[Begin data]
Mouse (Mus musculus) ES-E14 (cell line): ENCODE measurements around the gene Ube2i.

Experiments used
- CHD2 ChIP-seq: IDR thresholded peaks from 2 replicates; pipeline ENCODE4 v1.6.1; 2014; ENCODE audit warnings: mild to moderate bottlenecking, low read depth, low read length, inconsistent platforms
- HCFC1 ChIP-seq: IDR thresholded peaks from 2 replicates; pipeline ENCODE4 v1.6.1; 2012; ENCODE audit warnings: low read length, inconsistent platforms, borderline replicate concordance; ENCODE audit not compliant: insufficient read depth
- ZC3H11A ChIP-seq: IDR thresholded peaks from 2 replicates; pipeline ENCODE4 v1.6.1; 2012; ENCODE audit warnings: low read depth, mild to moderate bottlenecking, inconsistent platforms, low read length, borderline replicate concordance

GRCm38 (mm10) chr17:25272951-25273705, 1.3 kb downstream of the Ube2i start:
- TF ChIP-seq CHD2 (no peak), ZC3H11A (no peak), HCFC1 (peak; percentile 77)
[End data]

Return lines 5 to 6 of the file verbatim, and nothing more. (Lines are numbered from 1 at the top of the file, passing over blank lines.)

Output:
- ZC3H11A ChIP-seq: IDR thresholded peaks from 2 replicates; pipeline ENCODE4 v1.6.1; 2012; ENCODE audit warnings: low read depth, mild to moderate bottlenecking, inconsistent platforms, low read length, borderline replicate concordance

GRCm38 (mm10) chr17:25272951-25273705, 1.3 kb downstream of the Ube2i start: